Switching from daylight-saving time to Eastern Standard Time in Israel has become a political act.
Israelis switched early to promote religious redemption. Palestinians decided to wait two weeks, citing patriotism.
As a result, the region has operated on two clocks - throwing a lot of people off schedule: Businessmen were kept waiting, peace negotiators double-checked their schedules, diplomats found their parties pooped.
It apparently even muddled terrorists, who killed themselves instead of their targets when their bombs detonated an hour early.
Palestinian cab driver Muawia Bureidi was still seething over a passenger who asked to be picked up at 10 a.m. Bureidi presumed Israeli time, and when he arrived, the client was long gone. "I lost 150 shekels ($35)."
Israel made the switch overnight on Sept. 2 to accommodate "Slihot," or Apologies, pre-sunrise penitential prayers that run from a week before the Jewish New Year through the Day of Atonement, Yom Kippur.
Orthodox parties in government have for years insisted on a switch that precedes the rest of the northern hemisphere by at least two weeks, saying that 5 a.m. sunrises discourage synagogue attendance.
Palestinians chafed at switching early to please religious Jews.
That led to tensions before Palestinians and Israelis talked peace. Palestinians who adjusted to Israeli time were derided by their neighbors for "living on Zionist time." Israeli soldiers would check Palestinian wrists: Timepieces set an hour ahead would sometimes get smashed.
The breakthrough 1993 Oslo peace agreement didn't change much.
"The Palestinians told us it is a matter of national pride, that they have to choose their own time and be seen to be doing so," recalled Shlomo Dror, a high-ranking official in the outgoing Israeli administration of the West Bank.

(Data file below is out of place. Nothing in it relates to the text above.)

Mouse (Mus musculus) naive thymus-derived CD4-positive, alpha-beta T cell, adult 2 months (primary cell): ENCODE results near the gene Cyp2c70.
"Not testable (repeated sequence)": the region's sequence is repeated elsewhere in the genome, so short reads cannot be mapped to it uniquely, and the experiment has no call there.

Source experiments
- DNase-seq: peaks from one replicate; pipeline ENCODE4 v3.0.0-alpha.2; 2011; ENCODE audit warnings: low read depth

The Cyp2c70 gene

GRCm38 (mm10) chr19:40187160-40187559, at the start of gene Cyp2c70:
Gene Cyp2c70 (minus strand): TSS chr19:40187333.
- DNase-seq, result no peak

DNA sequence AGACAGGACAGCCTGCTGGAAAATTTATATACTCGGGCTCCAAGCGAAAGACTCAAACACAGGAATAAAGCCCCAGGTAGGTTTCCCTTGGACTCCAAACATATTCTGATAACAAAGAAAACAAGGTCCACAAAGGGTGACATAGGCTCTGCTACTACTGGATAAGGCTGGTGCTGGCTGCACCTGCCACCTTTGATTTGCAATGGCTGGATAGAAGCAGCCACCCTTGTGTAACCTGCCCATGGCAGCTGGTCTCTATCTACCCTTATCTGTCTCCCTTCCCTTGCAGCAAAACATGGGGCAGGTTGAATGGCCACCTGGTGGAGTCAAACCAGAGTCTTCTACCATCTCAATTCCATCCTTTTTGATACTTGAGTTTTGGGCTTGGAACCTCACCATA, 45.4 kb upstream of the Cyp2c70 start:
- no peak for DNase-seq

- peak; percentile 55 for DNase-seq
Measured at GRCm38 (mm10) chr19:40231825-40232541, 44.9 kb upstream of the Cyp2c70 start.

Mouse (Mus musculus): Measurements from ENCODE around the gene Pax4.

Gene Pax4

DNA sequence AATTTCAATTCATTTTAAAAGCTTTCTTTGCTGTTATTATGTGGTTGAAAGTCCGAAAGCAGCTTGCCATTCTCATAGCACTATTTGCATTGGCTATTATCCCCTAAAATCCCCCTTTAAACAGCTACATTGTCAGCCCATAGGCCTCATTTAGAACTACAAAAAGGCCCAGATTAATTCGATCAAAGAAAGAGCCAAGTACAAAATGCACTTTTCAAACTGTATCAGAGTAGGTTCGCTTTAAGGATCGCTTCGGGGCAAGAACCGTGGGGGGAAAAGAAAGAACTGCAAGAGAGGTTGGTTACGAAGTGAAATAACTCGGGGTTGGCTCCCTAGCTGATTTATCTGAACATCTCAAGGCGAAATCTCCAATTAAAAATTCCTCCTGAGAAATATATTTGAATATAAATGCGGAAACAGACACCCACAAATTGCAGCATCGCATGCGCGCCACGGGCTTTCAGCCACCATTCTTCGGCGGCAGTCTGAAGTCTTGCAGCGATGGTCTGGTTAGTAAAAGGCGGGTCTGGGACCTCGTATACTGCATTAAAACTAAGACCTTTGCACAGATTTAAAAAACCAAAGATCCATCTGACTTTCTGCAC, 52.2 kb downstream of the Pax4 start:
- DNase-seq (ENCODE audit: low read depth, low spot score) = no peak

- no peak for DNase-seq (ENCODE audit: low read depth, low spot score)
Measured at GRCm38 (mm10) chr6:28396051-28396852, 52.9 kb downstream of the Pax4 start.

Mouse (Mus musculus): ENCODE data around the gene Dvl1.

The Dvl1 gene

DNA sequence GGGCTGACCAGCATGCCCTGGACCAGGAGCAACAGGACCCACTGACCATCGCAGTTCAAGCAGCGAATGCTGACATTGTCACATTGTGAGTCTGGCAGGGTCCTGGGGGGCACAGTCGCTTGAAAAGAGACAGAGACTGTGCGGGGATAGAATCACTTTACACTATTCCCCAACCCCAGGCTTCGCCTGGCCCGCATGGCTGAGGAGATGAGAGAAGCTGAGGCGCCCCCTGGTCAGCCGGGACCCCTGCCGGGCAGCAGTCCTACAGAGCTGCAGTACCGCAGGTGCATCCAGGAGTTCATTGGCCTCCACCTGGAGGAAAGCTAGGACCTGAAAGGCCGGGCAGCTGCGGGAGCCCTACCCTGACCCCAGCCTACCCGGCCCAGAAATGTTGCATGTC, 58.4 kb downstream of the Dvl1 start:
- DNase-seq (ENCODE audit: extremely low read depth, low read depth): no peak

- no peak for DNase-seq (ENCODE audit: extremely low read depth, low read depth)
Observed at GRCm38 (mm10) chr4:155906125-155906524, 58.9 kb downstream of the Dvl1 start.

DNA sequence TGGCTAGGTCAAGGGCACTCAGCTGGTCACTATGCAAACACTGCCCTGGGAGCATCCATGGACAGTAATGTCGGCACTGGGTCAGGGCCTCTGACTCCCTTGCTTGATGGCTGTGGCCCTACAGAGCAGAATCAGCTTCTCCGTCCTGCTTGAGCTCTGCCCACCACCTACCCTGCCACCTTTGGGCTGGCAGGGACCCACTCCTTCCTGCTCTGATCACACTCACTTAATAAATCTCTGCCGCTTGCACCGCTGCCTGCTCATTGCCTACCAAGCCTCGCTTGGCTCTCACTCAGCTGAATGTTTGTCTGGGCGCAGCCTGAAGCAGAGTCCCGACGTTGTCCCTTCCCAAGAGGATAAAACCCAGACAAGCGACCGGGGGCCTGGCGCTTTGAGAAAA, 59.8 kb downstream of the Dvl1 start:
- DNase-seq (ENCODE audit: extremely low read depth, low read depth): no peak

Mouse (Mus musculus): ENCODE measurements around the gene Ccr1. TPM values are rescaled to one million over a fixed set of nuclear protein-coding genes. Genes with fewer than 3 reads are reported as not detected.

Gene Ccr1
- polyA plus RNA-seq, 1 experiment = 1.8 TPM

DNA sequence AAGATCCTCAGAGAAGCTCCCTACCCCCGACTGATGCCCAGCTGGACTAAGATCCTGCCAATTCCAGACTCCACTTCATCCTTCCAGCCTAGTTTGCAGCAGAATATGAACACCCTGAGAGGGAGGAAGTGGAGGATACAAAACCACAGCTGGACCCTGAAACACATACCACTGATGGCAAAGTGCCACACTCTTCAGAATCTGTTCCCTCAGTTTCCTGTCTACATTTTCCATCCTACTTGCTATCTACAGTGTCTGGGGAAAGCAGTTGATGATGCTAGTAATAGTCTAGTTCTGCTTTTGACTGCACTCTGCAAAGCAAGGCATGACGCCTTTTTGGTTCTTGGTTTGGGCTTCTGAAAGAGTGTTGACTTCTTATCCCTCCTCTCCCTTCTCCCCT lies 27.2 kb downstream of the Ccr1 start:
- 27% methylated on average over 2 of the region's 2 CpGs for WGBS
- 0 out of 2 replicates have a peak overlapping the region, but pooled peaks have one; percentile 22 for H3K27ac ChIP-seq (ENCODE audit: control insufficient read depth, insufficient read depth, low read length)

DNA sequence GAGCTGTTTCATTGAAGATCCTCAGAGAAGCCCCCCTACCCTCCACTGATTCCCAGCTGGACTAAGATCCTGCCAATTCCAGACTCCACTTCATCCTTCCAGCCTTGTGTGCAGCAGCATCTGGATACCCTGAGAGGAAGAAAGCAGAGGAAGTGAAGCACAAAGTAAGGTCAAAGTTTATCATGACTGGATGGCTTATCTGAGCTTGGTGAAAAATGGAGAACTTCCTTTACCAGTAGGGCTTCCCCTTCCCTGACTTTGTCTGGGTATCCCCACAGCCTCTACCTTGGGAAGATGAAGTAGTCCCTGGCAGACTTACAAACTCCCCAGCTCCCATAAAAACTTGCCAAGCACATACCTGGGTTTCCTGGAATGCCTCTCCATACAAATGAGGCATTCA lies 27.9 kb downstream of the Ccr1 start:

Israeli negotiators understand, he said, but there have been some diplomatic snafus.
"Yesterday we hosted a dinner. Israelis came an hour late," said Charles Winnington-Ingram, the British deputy consul-general, who called the problem "irritating."
Ask a Palestinian the date of this month's breakthrough Sharm el-Sheikh peace accord, and he'll name Sept. 5, just past midnight. An Israeli will say Sept. 4, just after 11 p.m.
Issues of national pride affected preparations for this week's ceremony launching final status talks.
"We agreed that the ceremony should begin at 8:00 and they asked, `Yours or ours?"' Dror recalled. "So we said, `Ours.' Then we had to fix a meeting of officials earlier the same evening to make the final arrangements. They suggested five o'clock. So we asked, `Yours or ours?' And they said, `Ours.' So we compromised - one according to their clock, the othe according to ours."
The peace process may have been saved by the gap, when two car bombs exploded simultaneously in different Israeli cities the day after the Sharm el-Sheikh signing - apparently timed by Islamic militants to scuttle the new accords. The only dead were the three Israeli Arabs in the cars.
One theory reportedly being considered by police is that the Israeli drivers had made the switch to standard time, while the Palestinian bombmakers set the device according to summer time. The cars appeared to be headed toward crowded areas, although they exploded well away from crowds.
The result: no Israeli dead and minimal anti-peace process outrage.
Other effects have been less dramatic. George el-Hadwah, a receptionist at a Palestinian hospital, said he appreciates an easy ride to work. "When both sides have the same time, the roads are often congested."